Working with conductive fabric is fun and it's ideal for wearables, soft circuitry, e-textiles and other projects that take advantage of it's properties. Learning the basics will help you make design and material choices tailored to your application.
This Instructable is jam-packed with insights from using it over the years as well as favorite resources for further development. You will learn techniques, such as how to cut and attach conductive fabric and how to build the following:
I intend this to be something you bookmark, favorite or download for later as a go-to reference. Keep in mind that to stay safe from electrical shock, this information is intended to be used with low-voltage DC projects. Please comment below to add your own insights and to ask any questions!
16) Capacitive Touch
Conductive fabric offers the softness and malleability of fabric, while also having electrical properties. It's mainly used in projects where a soft, flexible and sometimes washable circuit is needed. It's also great for creating low profile switches in projects where manufactured and hard conductive materials are not appropriate.
Fabric can be cut, sewn, stretched, crumpled and manipulated in other ways that hard metals, carbon and plastics can not. Knowing how it behaves can lead to unexpected creative applications and end up solving specific design problems. Not all applications need to be wearable. For example, take a look at Adrian Freed's Tablo Fabric Drape Sensing Controller that uses the fabric's ability to stretch and have tension as a tactile musical interface.
One of my favorite projects is the Massage Me Jacket, a video game controller that gives the wearer a massage as the gamer back + front + kicks their way through Street Fighter II. Hard switches would definitely not be suitable for this design!
IM Blanky is a beautiful example of intricate cuts and hand-built soft sensors on a large scale. It has 104 soft tilt sensors and uses traditional embroidery techniques. The creator describes it's function as such: "By draping it over an object the blanket reproduces digitally and in real time that which it covers." Super cool.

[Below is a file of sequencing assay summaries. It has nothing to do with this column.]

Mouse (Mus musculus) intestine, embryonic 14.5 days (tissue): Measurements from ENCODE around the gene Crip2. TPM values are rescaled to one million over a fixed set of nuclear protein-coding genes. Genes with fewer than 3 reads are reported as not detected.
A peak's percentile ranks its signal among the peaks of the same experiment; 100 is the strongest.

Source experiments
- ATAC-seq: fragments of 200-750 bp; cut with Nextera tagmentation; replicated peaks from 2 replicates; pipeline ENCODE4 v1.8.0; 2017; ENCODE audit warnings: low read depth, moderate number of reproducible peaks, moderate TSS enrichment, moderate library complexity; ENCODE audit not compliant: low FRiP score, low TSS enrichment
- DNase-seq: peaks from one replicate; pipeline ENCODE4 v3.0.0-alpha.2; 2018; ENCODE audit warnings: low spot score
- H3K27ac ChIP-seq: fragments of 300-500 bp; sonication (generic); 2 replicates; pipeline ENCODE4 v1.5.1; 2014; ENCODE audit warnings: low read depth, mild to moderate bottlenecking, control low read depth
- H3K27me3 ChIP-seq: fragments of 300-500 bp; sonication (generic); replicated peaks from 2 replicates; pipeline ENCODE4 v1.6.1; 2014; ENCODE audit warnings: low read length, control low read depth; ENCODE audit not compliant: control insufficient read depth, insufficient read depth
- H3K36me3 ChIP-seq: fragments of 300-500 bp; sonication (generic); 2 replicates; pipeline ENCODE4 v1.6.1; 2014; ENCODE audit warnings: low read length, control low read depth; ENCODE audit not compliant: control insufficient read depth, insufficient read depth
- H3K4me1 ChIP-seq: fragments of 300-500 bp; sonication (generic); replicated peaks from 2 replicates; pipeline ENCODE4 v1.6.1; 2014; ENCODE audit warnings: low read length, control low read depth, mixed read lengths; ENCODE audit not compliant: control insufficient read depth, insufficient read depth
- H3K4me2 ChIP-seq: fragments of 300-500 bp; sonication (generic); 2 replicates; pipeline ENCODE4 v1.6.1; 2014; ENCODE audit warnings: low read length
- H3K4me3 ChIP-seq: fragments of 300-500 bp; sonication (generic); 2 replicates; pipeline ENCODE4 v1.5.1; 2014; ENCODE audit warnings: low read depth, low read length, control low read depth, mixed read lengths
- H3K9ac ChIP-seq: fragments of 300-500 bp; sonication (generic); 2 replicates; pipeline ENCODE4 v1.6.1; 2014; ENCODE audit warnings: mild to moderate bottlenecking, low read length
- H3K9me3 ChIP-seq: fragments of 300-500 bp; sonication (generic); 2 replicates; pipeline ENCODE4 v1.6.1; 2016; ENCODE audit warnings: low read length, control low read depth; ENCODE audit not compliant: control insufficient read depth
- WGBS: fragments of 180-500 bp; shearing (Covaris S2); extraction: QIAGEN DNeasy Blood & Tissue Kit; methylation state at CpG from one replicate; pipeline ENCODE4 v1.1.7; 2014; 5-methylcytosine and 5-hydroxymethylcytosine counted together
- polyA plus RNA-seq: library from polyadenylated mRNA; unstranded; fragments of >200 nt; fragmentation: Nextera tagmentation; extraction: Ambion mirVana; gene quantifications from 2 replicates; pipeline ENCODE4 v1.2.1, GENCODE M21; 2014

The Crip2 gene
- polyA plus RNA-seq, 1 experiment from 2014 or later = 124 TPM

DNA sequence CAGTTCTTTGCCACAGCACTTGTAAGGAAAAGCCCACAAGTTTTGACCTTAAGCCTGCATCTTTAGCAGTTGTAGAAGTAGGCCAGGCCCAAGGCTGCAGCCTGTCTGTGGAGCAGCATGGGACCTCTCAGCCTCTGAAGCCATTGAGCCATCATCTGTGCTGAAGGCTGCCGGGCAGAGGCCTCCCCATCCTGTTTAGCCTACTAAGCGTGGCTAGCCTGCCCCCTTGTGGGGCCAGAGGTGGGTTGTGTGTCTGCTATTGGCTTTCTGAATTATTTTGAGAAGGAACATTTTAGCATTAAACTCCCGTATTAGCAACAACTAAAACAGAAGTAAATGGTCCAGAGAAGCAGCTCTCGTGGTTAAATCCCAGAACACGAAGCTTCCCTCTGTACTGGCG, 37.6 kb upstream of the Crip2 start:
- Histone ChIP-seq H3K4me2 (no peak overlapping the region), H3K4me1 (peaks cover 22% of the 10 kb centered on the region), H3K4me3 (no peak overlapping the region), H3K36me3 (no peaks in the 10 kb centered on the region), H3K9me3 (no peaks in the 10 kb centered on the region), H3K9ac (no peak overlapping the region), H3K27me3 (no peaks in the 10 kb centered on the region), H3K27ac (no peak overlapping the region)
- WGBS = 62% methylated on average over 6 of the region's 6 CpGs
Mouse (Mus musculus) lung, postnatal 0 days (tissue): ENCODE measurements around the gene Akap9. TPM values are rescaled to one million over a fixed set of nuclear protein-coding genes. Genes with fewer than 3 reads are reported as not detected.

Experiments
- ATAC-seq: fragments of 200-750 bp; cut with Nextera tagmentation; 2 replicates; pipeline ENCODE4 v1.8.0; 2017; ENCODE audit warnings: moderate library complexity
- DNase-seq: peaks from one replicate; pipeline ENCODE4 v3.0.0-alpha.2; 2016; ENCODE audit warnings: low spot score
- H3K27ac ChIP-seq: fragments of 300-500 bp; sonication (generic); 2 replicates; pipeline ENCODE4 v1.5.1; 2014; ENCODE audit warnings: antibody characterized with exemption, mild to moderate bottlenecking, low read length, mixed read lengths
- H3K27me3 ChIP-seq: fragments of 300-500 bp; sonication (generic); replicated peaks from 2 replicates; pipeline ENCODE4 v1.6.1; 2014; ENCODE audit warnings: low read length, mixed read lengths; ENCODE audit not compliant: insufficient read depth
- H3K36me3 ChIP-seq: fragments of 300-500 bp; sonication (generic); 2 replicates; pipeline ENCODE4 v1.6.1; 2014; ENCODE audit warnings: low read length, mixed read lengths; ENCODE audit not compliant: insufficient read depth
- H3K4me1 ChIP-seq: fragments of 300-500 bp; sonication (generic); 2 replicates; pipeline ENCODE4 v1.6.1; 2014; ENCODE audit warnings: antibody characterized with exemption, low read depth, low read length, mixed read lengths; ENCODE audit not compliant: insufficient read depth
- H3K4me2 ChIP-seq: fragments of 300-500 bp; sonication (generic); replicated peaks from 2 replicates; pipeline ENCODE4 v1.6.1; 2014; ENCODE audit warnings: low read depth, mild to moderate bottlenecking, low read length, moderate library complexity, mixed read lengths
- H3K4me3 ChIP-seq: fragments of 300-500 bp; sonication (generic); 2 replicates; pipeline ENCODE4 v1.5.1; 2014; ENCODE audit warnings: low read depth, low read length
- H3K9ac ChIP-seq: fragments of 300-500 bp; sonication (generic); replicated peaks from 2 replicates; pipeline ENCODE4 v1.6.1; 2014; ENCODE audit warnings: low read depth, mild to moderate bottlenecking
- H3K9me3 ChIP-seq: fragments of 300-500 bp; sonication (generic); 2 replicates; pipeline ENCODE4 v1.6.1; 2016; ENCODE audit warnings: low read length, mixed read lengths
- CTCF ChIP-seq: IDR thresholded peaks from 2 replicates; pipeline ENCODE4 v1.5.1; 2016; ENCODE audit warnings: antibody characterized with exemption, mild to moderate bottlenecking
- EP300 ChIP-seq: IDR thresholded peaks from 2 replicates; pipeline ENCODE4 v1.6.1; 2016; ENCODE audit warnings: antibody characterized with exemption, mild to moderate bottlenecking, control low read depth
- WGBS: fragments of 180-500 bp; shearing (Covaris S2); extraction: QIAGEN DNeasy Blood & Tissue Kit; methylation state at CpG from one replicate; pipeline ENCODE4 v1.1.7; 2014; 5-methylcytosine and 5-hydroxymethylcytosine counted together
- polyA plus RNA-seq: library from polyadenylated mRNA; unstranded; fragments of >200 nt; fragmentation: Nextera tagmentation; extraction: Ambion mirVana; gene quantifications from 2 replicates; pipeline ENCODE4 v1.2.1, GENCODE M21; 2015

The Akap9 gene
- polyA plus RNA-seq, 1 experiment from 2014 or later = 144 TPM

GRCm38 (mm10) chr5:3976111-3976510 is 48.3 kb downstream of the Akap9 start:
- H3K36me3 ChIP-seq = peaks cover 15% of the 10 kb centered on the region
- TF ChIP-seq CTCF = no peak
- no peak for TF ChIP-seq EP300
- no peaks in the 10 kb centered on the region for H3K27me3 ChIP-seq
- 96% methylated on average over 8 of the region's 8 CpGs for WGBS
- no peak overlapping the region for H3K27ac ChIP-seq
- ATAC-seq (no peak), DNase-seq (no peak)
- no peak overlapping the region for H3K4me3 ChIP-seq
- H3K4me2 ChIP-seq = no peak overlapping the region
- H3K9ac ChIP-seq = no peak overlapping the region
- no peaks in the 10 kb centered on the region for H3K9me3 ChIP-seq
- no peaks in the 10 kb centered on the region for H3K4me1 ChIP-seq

Having listed some of the great things about cond. fabric, it's only fair to list some negatives.
I would say the biggest con is that conductive fabric comes uninsulated, so when building circuits, it's susceptible to noise and interference from outside sources, as well as noise generated by the circuit itself. It also gives a lot of opportunity for short circuits.
Another challenge, which is related, is that cond. fabric erodes over time. To make fabric conductive you coat or impregnate it with metal. Sometimes this metal and fiber bond isn't the strongest, so it wears down and wears off through use. Depending on what metal is used it will also oxidize since it is not properly insulated. There are ways to insulate, this is gone over in the "how to insulate" step.
A good challenge would be to design a project that highlights these negatives, thus turning them into positives to you can work with.
A Bridge Between Demographics
Conductive fabric can be an excellent way to introduce electronics to a wider group of people, such as knitters, weavers, textile artists, fashion designers and a younger age group. It has helped close the gap between fashion and engineering fields, making a new breed of fashion technologists. Designers are finding they want to learn more about programming and electronics and engineers are getting interested in how fabric behaves and best techniques for building with it.
Leah Buechley, the inventor of the LilyPad Arduino, has been a pioneer for teaching girls and women electronics and programming, teaching workshops and writing books that use materials such as conductive fabric. Check out some of her projects and I recommend reading one of her papers on electronics and education.